I like all aspects of CW, from high speed contests to low speed straight key rag chews.  In general I think the CW activity has just changed and not necessarily decreased on the whole as suprising as that may seem.
 
73,
Steve - AA5TB
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W5DQ
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« Reply #10 on: November 26, 2012, 10:05:20 AM »

It seems like I hear a lot less CW on 20 and 40 meters than I did when I got my license in 1989. Back then I could cruise the novice band on 40 M and pretty reliably find several QSOs in progress. Now I often tune across the band from end to end and hear no CW at all. Is it just me? Has everyone gone to PSK31 (which is awesome) and JT65? There were a ton of skilled ops on the air for the sweepstakes earlier this month, but I don't hear much otherwise. (My stealth antenna is just 20 meters of end-fed house wire strung along my roofline at 10 meters up, so I'm probably missing a lot, but it wasn't much better back when I started, so I don't think that's it.)

I'm a casual operator who'd like to make some QSOs at 10 to 15 WPM, not to run with the big gun DXers going 25 WPM at the bottom of the band. I'd just like to chat with fellow hams and increase my speed. Any suggestions? And I'm curious: since we went no code, are there a lot less CW ops? Seems like it...  Sad

Thanks,
Steve

Undoubtedly you were not on the radio this weekend during the CQWW CW test. Wall to wall stations and some nice DX too. I was just doing Search and Pounce (S&P) and ended up working 79 countries (a few new ATNOs to boot) and 36 CQ zones. Not a bad haul for tinkering around some on a Saturday and Sunday.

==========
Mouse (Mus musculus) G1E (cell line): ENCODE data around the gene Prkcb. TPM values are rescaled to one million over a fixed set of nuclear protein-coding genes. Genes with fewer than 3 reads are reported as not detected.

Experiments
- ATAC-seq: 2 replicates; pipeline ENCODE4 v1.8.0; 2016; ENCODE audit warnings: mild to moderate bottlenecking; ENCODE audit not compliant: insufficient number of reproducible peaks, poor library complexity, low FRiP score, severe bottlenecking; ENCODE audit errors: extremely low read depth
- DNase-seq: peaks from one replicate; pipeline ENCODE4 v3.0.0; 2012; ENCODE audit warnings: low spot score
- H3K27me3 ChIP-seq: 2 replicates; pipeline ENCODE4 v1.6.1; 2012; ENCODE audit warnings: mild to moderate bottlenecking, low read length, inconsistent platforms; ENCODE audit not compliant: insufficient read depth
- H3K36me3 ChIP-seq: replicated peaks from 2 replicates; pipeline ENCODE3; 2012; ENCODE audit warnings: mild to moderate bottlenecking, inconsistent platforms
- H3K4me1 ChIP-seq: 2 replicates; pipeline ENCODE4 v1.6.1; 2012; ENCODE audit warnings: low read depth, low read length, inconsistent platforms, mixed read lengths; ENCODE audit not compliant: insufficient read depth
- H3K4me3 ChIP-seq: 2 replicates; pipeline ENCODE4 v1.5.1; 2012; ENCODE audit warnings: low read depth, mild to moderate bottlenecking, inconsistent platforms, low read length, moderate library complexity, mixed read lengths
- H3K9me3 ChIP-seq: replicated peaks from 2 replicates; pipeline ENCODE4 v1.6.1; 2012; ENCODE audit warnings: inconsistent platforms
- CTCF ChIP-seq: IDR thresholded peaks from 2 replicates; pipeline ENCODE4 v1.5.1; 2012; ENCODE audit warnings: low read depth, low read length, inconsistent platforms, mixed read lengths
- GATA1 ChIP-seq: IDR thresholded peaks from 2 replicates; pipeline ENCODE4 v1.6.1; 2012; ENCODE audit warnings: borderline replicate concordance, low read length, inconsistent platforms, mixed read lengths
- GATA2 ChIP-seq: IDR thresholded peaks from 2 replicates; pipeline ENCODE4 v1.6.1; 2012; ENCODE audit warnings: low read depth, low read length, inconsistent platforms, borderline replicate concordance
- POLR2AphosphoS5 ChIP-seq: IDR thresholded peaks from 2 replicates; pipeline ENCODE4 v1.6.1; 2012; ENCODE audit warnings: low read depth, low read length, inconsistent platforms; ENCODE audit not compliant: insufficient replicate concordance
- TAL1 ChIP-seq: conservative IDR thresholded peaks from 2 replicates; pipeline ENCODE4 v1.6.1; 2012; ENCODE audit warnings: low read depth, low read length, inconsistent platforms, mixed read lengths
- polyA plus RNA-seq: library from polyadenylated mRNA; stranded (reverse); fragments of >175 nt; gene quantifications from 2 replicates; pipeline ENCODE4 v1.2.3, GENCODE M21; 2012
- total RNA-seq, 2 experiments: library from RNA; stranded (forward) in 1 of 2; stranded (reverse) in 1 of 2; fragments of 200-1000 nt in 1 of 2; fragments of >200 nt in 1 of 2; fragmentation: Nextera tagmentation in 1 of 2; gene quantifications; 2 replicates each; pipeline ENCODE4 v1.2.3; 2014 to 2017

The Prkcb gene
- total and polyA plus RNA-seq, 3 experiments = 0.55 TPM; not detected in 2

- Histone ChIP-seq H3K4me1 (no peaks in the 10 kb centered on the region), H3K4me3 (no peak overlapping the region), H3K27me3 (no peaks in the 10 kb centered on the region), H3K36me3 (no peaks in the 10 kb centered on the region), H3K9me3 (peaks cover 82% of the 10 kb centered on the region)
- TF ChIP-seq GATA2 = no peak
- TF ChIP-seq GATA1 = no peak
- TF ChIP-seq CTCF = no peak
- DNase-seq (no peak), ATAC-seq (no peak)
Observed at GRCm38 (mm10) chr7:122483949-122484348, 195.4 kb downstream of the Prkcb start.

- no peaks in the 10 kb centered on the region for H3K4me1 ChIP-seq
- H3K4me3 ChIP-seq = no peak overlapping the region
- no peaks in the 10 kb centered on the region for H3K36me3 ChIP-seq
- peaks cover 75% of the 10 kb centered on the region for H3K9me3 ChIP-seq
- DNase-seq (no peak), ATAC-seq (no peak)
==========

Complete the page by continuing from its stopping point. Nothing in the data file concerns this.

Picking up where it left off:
Gene W5DQ
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Gene W5DQ
Ridgecrest, CA - DM15dp
www.radioroom.org
W5ESE
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« Reply #11 on: November 26, 2012, 10:30:03 AM »

I was licensed in 1976, and my observations match those of AA5TB; there is actually more activity in contests than there used to be, but far less casual activity. I can tell you that in 1976-77, I could call CQ on 3725 KHz at 3 pm in the afternoon on weekends during the winter, and have casual QSOs with other stations around my state and in neighboring states. Now 80m CW seems dead on weekends after sunrise.
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N2EY
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« Reply #12 on: November 26, 2012, 10:59:01 AM »